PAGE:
Upolu Island, Samoa

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When walking out of the arrivals terminal in Apia I saw someone standing there looking at me with a big smile. It was Frankie, an Irish who I had been traveling with earlier when island hopping in Fiji, Just randomly arriving in Samoa on the same flight as me.
Being two also meant that it would be cheaper and more sensible to rent a car, and so we did and started our journey around the Samoan Main Island, Upolu.
First stop on the way was the natural Sliding Rock right outside the capital, but as there was no water left there we were quick to continue to a waterfall where there was. Even though we were there at the end of the dry season everything was still green and the waterfall was like a cascade of running water that worked well as natural swimming pools. Just an half an hour away we did another swim. Even with a ten nzd entry fee it was well worth the privilege of swimming around as the only tourists on one of the many beaches that the South Coast of Samoa is known for.
Then we got to the most amazing places, which all people traveling to Samoa should see. First was two stunning Blue holes that were connected with a swim through cave tunnel which we also had all to ourselves. Second was the two kilometer coastal walk going along some spectacular cliffs, where we could see some natural tick tunnels, caves and blow hole cracks in the volcanic ground while constantly listening to powerful waves smashing towards the cliffs. Finishing off with a stay at the South East Coast backpacker “fales” (bungalows), where we could go snorkeling and pick our own mangoes was a good way to take in all the impressions that the island had given us.
As I was going to take the last bus to the airport leaving six hours before my flight I got in talk with a guy who asked me if I would not rather come to his home for supper and then let him drive me to the airport afterwards. I was quick to say yes and just an hour later I was sitting with his family who kept on trying to feed me like crazy and afterwards offering me all kinds of stuff they had laying around in their house. The only thing I was not allowed to refuse taking with me was a necklace that they would traditionally give to guests to show their appreciation, which to me felt like a symbol of the hospitality I have received here in Samoa.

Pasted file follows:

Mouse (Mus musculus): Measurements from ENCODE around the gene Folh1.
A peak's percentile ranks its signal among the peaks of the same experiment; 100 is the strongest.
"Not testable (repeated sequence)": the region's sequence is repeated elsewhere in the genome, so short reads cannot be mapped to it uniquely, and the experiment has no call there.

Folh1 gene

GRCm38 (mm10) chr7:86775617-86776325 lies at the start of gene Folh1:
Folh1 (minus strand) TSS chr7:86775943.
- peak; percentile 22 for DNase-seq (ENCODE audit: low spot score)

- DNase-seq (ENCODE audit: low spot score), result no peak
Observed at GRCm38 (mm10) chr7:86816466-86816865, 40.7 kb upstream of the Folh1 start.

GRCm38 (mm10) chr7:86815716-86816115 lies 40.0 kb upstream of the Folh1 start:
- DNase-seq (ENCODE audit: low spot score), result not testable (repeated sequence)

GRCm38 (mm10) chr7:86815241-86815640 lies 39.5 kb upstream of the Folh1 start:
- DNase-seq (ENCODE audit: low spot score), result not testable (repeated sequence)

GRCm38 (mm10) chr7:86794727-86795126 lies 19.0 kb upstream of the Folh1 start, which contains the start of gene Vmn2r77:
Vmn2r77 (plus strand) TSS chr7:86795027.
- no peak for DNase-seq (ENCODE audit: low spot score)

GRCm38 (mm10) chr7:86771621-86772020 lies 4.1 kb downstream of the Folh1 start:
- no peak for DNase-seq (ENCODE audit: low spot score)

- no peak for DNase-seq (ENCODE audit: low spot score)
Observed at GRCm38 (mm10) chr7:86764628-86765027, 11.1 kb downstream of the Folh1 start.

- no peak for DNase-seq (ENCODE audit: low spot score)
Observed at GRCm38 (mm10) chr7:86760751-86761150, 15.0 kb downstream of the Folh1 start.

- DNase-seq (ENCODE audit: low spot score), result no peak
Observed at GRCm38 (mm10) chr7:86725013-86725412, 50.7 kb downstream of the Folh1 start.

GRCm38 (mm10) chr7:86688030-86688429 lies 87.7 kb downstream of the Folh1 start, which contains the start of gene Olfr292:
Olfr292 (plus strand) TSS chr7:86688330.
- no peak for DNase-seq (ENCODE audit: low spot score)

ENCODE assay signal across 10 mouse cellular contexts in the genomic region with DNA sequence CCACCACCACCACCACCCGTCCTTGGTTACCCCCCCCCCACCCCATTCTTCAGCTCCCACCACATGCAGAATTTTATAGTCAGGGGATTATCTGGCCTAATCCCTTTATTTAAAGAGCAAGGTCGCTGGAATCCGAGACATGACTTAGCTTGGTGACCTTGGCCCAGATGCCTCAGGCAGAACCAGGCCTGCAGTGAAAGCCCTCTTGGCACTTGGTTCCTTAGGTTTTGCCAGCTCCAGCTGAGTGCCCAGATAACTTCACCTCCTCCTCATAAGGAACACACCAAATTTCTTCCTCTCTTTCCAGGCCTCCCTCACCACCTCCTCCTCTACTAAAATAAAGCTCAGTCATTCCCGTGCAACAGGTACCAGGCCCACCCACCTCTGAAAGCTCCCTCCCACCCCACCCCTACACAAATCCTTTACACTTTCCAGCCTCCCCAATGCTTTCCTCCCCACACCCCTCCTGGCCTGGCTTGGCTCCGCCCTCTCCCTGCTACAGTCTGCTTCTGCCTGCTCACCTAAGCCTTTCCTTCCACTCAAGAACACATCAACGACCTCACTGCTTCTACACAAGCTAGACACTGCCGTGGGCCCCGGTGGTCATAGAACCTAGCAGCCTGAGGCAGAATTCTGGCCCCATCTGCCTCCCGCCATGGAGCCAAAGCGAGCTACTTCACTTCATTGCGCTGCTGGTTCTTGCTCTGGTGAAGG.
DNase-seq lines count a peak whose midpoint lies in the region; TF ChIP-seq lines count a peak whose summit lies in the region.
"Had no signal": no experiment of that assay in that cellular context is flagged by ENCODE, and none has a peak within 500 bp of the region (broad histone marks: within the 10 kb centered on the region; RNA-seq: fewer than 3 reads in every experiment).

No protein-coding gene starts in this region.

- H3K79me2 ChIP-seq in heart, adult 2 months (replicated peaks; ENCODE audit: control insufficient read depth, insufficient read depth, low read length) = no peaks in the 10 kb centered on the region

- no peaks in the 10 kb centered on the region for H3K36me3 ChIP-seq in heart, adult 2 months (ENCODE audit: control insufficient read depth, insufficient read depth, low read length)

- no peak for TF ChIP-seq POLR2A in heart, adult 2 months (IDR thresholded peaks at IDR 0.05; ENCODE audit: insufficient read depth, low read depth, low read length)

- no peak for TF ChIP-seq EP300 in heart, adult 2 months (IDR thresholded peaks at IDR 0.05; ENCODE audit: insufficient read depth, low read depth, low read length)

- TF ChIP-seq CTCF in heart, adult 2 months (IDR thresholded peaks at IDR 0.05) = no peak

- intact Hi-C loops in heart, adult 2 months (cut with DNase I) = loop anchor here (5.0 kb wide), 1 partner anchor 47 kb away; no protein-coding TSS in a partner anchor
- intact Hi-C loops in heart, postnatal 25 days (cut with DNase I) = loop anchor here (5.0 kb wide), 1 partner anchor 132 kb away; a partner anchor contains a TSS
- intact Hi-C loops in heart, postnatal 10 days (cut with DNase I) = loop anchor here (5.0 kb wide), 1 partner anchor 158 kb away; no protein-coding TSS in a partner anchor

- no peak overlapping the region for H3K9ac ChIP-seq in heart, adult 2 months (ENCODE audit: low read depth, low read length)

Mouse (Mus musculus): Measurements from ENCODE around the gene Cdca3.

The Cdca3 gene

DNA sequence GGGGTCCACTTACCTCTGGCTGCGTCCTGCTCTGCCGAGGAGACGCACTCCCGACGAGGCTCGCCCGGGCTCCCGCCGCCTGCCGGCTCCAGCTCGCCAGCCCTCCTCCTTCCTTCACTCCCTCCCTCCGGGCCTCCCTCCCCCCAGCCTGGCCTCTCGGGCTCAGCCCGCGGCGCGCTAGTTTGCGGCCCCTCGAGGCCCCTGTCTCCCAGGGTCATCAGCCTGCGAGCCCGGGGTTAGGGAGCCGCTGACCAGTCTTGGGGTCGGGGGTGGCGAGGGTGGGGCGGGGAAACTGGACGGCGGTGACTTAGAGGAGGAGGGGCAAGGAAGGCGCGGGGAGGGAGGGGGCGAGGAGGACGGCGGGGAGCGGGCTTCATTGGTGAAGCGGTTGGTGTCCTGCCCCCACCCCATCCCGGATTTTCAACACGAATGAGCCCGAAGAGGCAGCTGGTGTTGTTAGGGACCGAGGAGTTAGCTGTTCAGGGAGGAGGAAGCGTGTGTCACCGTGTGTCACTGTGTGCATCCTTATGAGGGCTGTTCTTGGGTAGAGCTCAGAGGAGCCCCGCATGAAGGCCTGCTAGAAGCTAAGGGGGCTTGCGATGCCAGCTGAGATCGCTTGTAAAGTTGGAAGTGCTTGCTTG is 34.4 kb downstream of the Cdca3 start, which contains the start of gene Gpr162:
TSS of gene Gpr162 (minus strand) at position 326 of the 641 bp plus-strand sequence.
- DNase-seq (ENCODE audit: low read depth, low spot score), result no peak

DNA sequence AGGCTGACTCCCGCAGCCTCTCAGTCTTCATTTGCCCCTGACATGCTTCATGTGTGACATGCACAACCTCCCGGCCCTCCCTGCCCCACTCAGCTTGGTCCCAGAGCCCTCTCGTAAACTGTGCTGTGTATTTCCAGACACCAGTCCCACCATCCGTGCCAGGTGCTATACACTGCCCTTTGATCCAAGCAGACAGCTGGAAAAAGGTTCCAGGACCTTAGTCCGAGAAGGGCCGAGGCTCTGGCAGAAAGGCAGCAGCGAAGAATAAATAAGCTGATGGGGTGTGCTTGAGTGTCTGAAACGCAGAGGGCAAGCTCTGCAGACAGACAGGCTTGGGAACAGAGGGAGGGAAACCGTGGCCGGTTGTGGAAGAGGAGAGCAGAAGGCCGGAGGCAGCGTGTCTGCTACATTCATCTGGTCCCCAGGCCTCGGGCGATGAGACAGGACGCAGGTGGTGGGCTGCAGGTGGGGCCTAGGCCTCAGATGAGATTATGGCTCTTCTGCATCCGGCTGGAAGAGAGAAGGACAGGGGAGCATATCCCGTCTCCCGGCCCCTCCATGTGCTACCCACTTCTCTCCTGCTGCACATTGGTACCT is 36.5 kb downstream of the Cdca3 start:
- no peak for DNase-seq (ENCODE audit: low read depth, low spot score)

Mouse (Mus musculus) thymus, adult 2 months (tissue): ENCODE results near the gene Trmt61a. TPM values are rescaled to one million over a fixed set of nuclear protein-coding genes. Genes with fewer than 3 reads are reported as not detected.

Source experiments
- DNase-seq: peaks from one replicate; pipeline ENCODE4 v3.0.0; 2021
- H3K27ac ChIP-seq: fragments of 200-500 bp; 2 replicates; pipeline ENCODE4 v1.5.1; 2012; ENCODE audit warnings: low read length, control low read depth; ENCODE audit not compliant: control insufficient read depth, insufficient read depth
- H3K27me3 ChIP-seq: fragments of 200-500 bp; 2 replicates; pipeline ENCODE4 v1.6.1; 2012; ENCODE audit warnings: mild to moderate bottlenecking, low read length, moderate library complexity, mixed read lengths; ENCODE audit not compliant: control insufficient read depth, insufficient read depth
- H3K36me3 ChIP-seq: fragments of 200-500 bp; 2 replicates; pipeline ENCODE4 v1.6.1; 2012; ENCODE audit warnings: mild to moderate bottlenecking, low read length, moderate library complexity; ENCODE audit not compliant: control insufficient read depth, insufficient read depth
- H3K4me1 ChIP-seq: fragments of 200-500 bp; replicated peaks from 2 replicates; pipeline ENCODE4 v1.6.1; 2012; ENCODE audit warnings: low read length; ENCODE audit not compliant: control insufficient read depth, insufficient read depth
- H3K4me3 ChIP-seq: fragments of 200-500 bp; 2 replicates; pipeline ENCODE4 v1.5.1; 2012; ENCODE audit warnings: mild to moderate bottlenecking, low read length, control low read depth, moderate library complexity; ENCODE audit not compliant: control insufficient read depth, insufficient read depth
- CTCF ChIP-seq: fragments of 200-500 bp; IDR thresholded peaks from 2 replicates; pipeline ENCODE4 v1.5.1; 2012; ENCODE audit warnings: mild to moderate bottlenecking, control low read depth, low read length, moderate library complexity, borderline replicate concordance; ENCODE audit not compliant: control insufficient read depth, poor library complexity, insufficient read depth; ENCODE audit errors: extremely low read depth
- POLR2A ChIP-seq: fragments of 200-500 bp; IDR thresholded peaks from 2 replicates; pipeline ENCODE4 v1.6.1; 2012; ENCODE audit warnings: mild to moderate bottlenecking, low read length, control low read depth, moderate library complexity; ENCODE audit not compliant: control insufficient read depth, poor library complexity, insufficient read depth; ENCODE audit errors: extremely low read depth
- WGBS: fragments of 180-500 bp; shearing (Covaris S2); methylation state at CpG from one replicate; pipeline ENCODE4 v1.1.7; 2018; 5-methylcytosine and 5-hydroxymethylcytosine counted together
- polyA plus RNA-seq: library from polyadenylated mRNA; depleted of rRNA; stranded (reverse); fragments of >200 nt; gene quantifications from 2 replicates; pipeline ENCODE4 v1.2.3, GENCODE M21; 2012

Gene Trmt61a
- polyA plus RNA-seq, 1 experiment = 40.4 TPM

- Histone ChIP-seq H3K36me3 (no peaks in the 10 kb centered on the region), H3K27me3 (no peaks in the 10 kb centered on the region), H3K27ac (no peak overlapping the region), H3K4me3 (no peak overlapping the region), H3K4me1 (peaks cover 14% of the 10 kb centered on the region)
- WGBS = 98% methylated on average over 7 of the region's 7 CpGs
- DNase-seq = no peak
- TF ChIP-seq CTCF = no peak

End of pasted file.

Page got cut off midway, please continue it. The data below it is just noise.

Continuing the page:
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John praying for the meal he invited me for

Savaii Island, Samoa

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Leeroy the legend, his friends and us

The biggest island in Samoa is called Savaii and according to everyone we have met so far it is also the most beautiful and real Samoa culturally. Me and my Irish co-traveled Frankie got to experience that for both the better and the worse.
When we arrived at the island from the hour long ferry ride from Opulu, there were plenty of buses waiting to take the passengers along the one and only road that lead around the island. After an hour drive we got off at our first point of interest, the….  Blowholes. These blowholes easily beat those of Tonga, Hawaii etc as they were much more powerful! We threw some coconuts into them to watch them get shot 30 meters up in the air. Quite fun watching them fly far over our heads and then get smashed when they landed on the ground. We hitchhiked from there to the main road and started walking towards the other attractions on the island.
As we walked we were waived down by a guy called Leroy who was sitting and drinking morning beers with his friends. He shared both his beer and his stories from back in the days when he was a professional surfer touring the World. He was then sponsored to sleep in expensive hotels and to join parties with fancy cocktails, but Leroy said that he was more happy with his life here. Sleeping on a floor mattress and drinking beer with his mates. I both envied his big mustache and his ability to enjoy the simplest life.
After another hitchhike ride we got to… where we walked some sketchy hanging bridges on top of some huge trees and had some good views over the hills and forests that the island is made up of.
Our last hitchhiking ride was a man who asked for money to take us with him. We were fine with that, but when we had just been driving for five minutes he said he did not want to drive any more and demanded the money we had agreed on which was not cool so we just gave him a a couple of cigarettes and some pocket money for his troubles. He then got angry, rushed out of his car revealing a half empty liquor bottle that he had been hiding in his driver seat. He grabbed Frankie and pulled his fist for a punch when I jumped in with the money and the guy took off again. We ran to the police just five mins away and reported his licence number. The police then apologized for the trouble and asked the hotel next door for us if they could give us a good deal for a night. We then got half price on a nice beach “fale” (bungalow) and a free dinner. The whole day was quite a lesson in the Samoan island life where there is trouble with alcohol and abuse but mainly just friendliness from the many good hearted people living here.

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